Abridged stories of hospice care service

The good life is not necessarily a long life — that seems obvious enough, and yet in the scope and focus of health care today, we find that longevity is often valued at the expense of quality. In that sense, hospice care represents a radical departure from traditional healthcare models, or at least comprises an altogether different category of it. Having relinquished the commitment to prolong a person’s life, hospice care seeks to ensure that it’s lived to the fullest extent.

Hospice care is therefore an excellent setting to understand those values which have somewhat ambiguously been termed ‘patient-centric’. With that goal in mind, I’ve been volunteering for a hospice care service which allows me to form relationships with terminally ill patients and provide companionship to them. Here are three patients whom I’ve had the pleasure of knowing.

Norma

My first hospice care patient was named Norma, and she lived in a large assisted living facility whose high-end accommodations made it look more like a hotel. As I walked through beautifully-decorated hallways, I considered it ironic that most of its occupants’ eyesight was probably too poor to fully appreciate these aesthetic features of their environment.

When the service pairs me with a patient, they provide me with a short summary which includes only rudimentary information: their age, place of birth, diagnoses, and some random personal facts that may facilitate conversation. I reminded myself that Norma was born to Italian immigrants, was devoutly Catholic, and was hard of hearing.

I knocked on the door and entered the room to find Norma lying very still on her back, looking peaceful in her quiet and low-lit surroundings. She was hardly moving, and only a steady but barely-perceptible motion of her chest told me that her current condition didn’t warrant a disconcerted call to the nurses.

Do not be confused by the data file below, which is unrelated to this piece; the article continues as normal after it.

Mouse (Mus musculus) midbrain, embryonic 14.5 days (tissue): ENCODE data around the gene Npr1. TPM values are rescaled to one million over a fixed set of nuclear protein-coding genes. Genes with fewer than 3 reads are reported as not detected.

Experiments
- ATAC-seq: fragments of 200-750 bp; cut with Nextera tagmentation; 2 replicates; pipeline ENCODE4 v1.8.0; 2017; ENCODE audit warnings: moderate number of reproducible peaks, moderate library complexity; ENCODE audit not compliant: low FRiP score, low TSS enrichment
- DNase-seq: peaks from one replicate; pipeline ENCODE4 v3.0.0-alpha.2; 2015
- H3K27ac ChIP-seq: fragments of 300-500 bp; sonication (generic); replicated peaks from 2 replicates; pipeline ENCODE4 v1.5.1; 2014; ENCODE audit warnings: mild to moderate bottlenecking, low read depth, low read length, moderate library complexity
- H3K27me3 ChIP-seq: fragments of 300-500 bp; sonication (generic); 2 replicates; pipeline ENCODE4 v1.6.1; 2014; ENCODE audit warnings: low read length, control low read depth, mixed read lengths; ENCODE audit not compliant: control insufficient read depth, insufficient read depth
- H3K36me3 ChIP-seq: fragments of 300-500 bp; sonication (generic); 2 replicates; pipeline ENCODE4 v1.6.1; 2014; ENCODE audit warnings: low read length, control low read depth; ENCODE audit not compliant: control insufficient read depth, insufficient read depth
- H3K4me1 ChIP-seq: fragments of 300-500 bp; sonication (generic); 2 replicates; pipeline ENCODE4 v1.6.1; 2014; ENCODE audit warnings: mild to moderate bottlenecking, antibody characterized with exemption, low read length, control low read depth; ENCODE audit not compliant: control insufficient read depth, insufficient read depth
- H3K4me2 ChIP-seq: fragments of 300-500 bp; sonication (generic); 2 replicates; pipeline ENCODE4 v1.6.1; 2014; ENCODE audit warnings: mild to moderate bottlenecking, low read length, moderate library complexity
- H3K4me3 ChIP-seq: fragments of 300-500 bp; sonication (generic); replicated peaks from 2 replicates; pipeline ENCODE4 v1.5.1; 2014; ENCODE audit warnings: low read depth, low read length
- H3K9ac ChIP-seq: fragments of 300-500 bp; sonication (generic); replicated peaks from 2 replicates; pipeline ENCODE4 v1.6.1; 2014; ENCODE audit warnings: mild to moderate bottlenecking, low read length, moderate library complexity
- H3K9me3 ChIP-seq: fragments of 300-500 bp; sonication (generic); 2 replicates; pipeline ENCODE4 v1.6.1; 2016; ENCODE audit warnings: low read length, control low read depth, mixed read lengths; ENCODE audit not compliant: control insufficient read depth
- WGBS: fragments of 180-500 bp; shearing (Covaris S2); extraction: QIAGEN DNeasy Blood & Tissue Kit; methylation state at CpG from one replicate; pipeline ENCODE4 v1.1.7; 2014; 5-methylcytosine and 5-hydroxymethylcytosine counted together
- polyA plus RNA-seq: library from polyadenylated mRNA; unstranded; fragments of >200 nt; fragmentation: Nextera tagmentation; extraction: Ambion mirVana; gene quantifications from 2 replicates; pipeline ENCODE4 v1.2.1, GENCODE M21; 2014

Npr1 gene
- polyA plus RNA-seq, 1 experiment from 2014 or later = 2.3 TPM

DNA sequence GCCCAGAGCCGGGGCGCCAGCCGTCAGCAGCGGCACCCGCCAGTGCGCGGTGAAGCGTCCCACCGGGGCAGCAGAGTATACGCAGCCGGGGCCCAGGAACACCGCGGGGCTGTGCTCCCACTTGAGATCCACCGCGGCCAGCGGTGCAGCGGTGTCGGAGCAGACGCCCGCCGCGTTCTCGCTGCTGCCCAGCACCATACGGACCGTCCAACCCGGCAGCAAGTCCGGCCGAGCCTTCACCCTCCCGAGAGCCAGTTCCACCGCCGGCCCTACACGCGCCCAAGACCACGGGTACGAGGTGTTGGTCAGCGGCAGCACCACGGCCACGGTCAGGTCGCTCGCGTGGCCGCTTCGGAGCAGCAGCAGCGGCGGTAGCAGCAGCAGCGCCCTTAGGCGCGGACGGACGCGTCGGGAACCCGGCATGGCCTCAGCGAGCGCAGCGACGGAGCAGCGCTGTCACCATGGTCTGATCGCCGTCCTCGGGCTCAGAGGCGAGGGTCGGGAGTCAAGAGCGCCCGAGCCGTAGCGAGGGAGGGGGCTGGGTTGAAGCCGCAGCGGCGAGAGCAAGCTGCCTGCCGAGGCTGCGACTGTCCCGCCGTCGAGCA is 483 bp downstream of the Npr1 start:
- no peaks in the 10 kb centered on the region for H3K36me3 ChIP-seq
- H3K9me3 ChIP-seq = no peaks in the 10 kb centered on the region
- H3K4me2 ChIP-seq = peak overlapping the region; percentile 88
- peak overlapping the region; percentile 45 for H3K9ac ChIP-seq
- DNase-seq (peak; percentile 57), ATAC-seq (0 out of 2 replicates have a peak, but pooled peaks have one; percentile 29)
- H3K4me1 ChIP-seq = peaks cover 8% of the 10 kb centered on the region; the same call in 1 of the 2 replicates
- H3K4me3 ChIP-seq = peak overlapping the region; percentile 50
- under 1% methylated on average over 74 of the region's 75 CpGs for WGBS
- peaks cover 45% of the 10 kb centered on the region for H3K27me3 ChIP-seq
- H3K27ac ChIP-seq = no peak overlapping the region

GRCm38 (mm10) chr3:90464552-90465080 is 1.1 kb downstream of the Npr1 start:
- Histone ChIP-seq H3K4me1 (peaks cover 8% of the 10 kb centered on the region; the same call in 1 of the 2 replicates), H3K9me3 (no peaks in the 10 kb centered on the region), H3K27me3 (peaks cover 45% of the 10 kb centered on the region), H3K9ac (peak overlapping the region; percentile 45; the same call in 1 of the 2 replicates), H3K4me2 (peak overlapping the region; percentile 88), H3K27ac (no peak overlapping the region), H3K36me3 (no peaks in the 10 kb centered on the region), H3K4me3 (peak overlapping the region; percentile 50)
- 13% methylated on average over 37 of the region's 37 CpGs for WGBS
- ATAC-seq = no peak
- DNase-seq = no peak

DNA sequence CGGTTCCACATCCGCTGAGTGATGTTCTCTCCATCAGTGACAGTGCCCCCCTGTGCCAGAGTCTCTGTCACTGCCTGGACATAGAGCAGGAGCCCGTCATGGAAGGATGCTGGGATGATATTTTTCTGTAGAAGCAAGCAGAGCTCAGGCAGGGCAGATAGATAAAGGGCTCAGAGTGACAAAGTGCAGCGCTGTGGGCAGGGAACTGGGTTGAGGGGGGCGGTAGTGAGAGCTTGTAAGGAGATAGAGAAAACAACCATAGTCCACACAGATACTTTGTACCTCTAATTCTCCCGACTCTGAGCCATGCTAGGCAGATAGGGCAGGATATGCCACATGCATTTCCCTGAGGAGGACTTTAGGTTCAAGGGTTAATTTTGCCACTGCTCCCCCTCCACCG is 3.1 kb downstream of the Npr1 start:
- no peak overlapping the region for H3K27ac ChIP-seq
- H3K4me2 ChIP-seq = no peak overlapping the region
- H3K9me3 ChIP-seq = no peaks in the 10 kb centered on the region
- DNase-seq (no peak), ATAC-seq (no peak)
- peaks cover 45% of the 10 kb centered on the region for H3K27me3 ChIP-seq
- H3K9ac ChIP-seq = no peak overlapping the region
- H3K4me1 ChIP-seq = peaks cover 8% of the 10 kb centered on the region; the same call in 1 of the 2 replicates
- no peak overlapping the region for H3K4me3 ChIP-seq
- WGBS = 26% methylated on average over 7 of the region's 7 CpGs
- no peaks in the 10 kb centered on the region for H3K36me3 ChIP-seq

I wondered whether the quality of my services, which I still hadn’t provided to anyone yet, was worth waking her up. After deciding it wasn’t, I took a seat in a chair just across the bed, and directed my attention to small details of the room. The walls were covered in Jesus iconography and romanticist pastoral scenes, and every available tabletop was stuffed with picture frames, knick-knacks, and greeting cards. On a nearby table, I spotted a visitation log which had been signed by family members and nurses.

About 10 minutes later I again approached Norma and introduced myself, only to find that her eyes had actually been open the whole time. Suspecting that she couldn’t hear me, I raised my voice, but she still looked straight ahead, with no apparent signs of having registered my words.

At this point, I figured there were two possibilities. Either her hearing and sight were so poor that she couldn’t sense my presence, or she could sense my presence but couldn’t communicate with me. The second possibility yielded two others: either she appreciated my visit, her silence notwithstanding, or I was something of a nuisance to her, but she couldn’t convey that to me.

In the end, I struck a middle ground by making some minor small-talk for just 10 minutes. I complimented her clothing, remarked on the family-centered values of Italians, and commented that her daughters seem to love her very much. I thanked her for allowing me to visit her, then left. By the end of the visit, I had no indication that she had even heard me, and yet I felt fulfilled all the same by the service I had provided. She passed away the next day.

Bill